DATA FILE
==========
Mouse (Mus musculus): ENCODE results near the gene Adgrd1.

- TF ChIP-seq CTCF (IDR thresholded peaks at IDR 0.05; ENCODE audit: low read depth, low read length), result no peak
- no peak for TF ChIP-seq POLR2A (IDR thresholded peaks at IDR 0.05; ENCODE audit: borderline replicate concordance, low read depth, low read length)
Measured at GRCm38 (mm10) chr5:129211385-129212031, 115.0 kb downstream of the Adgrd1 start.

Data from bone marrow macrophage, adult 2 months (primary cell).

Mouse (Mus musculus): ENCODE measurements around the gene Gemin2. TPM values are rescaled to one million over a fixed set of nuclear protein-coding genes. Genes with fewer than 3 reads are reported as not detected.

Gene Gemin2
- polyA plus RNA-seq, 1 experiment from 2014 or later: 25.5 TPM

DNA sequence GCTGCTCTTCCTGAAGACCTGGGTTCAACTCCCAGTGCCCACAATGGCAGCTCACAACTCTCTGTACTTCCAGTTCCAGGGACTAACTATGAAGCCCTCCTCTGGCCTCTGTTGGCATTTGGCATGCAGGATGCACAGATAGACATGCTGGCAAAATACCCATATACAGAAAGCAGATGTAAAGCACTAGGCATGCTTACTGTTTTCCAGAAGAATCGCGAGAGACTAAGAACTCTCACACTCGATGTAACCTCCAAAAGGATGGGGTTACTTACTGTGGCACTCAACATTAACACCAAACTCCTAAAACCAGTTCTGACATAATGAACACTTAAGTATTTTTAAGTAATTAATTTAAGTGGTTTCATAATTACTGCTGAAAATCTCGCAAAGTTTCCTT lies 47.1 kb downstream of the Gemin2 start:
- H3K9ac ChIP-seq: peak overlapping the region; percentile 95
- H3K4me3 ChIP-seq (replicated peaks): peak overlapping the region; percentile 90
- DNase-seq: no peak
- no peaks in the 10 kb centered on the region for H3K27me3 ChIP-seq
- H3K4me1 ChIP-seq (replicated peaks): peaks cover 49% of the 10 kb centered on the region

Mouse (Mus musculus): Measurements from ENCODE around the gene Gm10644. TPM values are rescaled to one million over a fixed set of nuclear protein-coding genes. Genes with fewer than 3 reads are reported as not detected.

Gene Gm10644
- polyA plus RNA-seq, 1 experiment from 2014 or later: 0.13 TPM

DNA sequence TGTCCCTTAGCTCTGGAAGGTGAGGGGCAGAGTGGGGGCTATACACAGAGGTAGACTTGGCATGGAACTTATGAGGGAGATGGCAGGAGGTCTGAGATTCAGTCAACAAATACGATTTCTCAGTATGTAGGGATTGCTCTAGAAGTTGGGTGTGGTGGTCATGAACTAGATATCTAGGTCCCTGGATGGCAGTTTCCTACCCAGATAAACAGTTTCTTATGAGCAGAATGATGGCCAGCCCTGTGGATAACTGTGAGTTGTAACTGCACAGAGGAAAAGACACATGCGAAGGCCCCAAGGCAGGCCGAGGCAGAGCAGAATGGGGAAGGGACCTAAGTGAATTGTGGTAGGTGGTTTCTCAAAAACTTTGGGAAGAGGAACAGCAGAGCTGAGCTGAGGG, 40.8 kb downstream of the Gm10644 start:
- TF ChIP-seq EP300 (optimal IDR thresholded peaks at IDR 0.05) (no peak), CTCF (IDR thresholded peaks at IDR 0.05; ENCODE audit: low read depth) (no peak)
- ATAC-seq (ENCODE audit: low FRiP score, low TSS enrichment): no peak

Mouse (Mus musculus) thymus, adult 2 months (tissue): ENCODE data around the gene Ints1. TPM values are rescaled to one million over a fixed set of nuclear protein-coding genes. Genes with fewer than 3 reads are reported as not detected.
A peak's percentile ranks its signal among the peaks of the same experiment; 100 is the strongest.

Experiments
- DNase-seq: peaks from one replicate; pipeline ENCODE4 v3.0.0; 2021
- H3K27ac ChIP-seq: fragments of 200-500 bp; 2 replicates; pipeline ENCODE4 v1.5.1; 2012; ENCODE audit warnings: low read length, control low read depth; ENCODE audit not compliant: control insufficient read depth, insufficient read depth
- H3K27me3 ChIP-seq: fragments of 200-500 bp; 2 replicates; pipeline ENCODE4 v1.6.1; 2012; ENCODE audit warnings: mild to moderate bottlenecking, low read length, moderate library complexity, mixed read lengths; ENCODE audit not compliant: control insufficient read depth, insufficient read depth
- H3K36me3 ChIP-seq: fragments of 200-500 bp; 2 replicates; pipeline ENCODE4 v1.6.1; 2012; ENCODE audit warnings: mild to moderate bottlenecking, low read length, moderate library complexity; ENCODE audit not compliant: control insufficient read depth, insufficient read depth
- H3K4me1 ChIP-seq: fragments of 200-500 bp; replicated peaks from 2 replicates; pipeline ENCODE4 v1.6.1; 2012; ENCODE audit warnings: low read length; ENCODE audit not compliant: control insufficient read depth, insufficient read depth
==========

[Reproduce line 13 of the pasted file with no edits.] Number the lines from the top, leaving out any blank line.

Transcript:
- no peaks in the 10 kb centered on the region for H3K27me3 ChIP-seq